DBS Duo Adds WiMax
The deal, announced Thursday, gives both direct broadcast satellite (DBS) providers the green light to resell Clearwire to their video subs as a bundle or on a stand-alone basis. In turn, Clearwire can sell DirecTV and EchoStar video services to its sub base. Financial terms were not disclosed, but the marketing foray is slated to get off the ground "later this year."
The Clearwire deal, and a report in The Wall Street Journal Thursday morning that Liberty Media Corp. (NYSE: LMC) and EchoStar are considering a joint bid for Intelsat, "hint at what might be a cozier working relationship going forward" between the DBS competitors, according to Sanford C. Bernstein & Co. Inc. analyst Craig Moffett, in a research note. John Malone's Liberty is in the process of becoming DirecTV's new parent.
Although the deals could spark speculation of an EchoStar-DirecTV marriage, "we still view the possibility of a merger as untenable from a regulatory perspective," Moffett adds.
Merger speculation aside, the agreement with Clearwire marks just the latest attempt by DBS to bolt on a much-needed broadband service and offer a quasi-bundle that competes with cable's video, phone, and Internet service packages. Clearwire also markets a phone service, but the partnership with DirecTV and EchoStar concentrates solely on the high-speed Internet offering.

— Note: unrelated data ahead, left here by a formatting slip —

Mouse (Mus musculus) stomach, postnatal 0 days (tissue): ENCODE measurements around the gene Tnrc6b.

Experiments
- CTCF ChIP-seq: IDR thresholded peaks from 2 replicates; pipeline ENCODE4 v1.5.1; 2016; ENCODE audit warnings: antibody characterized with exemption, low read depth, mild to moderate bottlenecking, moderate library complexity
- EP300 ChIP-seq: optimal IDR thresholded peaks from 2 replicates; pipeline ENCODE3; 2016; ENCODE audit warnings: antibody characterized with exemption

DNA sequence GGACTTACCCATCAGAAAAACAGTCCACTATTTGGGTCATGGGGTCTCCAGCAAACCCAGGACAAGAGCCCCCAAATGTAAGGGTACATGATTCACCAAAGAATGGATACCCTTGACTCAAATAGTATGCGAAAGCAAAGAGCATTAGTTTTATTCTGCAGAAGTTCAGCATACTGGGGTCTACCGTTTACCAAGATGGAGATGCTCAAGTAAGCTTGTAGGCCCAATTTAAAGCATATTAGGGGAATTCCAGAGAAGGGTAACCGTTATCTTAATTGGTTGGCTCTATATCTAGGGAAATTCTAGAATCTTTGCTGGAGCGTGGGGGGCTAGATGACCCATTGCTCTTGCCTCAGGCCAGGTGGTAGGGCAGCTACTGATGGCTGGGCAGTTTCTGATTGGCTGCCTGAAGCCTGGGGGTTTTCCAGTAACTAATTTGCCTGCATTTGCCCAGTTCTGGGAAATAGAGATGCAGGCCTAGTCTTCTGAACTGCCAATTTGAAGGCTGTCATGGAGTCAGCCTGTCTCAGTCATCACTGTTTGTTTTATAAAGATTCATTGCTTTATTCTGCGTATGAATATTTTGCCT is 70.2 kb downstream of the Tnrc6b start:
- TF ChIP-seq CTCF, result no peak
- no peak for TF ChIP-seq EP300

A Clearwire spokeswoman said the partnership with DBS will focus initially on the data service, but could evolve to include other Clearwire products.
DirecTV and EchoStar forged a similar co-marketing agreement last June with WildBlue Communications , a satellite broadband provider based in Greenwood Village, Colo., that uses technologies that share some traits found in cable's Docsis platform.
DirecTV and EchoStar officials confirmed that the partnership with WildBlue remains active, but neither was ready to discuss any specifics about how their companies might market one broadband partnership over another.
"It's something we're still talking about," says an EchoStar spokeswoman.
But it could make sense for DBS to tap into Clearwire only in its still-limited service areas and to leverage WildBlue everywhere else, particularly in more rustic areas.
That's partly because WildBlue is still viewed more as a rural play, specializing in regions of the U.S. that remain relatively untouched by high-speed cable, DSL, and, of course, fiber-to-the-home networks.
Clearwire, meanwhile, says it offers service in 39 U.S. markets in 13 states, touting a wireless footprint covering 9.9 million people. It had 258,000 customers as of March 2007. When all of Clearwire's potential spectrum purchases are combined, that footprint could expand to 223 million people, according to the company.
Although Clearwire and WildBlue use different technologies, the speeds they offer are similar. The high-end tier for both services, for example, cap the downstream at 1.5 Mbit/s.
The deals were the first solid piece of good news for Clearwire investors in several months. Clearwire's shares got hammered after its IPO but rocketed up over 23 percent, or $4.63 a share, to $24.50 on the news today.
— Jeff Baumgartner, Site Editor, Cable Digital News